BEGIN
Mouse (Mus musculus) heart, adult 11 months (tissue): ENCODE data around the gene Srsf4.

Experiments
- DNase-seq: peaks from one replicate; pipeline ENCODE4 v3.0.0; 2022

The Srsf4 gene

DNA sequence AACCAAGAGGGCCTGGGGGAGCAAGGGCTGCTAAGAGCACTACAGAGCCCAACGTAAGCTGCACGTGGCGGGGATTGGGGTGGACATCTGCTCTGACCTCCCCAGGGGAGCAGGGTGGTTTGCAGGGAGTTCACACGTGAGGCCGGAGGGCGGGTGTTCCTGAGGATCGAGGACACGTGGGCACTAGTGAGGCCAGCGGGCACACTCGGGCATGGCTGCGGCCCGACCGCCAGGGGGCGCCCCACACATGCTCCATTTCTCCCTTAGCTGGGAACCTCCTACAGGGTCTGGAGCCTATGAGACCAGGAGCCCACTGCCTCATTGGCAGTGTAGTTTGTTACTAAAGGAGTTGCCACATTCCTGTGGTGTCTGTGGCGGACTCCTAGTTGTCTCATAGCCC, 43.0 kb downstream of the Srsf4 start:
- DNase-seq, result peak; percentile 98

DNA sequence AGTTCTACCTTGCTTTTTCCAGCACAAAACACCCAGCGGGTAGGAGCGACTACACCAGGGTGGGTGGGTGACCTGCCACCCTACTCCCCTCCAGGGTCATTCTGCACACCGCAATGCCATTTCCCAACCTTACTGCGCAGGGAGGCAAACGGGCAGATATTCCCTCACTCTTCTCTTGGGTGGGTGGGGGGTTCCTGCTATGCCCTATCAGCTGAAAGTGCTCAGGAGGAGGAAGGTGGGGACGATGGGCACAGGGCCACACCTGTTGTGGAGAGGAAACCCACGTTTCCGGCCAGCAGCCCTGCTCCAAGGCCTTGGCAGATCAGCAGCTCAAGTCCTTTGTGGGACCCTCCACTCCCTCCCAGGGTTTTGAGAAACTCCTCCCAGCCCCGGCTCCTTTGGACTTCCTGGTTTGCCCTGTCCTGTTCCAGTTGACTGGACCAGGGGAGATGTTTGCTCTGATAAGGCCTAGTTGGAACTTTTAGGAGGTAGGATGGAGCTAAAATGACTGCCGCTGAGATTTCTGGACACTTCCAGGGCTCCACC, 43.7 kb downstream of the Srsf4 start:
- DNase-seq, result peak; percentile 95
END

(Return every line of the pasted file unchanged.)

Mouse (Mus musculus) heart, adult 11 months (tissue): ENCODE data around the gene Srsf4.

Experiments
- DNase-seq: peaks from one replicate; pipeline ENCODE4 v3.0.0; 2022

The Srsf4 gene

DNA sequence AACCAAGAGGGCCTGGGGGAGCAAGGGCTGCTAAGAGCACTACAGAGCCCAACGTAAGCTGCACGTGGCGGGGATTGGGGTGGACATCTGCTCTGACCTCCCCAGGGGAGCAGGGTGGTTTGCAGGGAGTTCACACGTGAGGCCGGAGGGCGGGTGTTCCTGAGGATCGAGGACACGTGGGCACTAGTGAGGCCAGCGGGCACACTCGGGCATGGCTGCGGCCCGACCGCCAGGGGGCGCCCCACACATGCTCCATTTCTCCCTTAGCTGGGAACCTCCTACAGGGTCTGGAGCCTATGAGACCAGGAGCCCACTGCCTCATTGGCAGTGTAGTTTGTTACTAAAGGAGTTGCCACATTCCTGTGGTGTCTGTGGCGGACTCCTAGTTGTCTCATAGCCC, 43.0 kb downstream of the Srsf4 start:
- DNase-seq, result peak; percentile 98

DNA sequence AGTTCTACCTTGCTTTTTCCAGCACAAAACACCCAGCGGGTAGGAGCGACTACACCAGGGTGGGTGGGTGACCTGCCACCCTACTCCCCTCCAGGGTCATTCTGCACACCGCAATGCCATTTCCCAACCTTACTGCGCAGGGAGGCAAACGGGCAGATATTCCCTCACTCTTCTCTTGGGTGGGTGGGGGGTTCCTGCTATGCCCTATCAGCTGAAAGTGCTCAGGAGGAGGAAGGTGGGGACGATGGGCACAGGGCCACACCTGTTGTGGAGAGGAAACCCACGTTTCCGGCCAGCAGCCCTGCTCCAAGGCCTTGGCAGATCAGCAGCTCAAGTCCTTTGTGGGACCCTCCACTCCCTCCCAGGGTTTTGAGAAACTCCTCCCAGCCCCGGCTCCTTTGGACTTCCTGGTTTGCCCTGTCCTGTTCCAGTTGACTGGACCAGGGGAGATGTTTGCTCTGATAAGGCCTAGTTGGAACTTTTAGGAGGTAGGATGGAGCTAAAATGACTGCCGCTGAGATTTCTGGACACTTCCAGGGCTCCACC, 43.7 kb downstream of the Srsf4 start:
- DNase-seq, result peak; percentile 95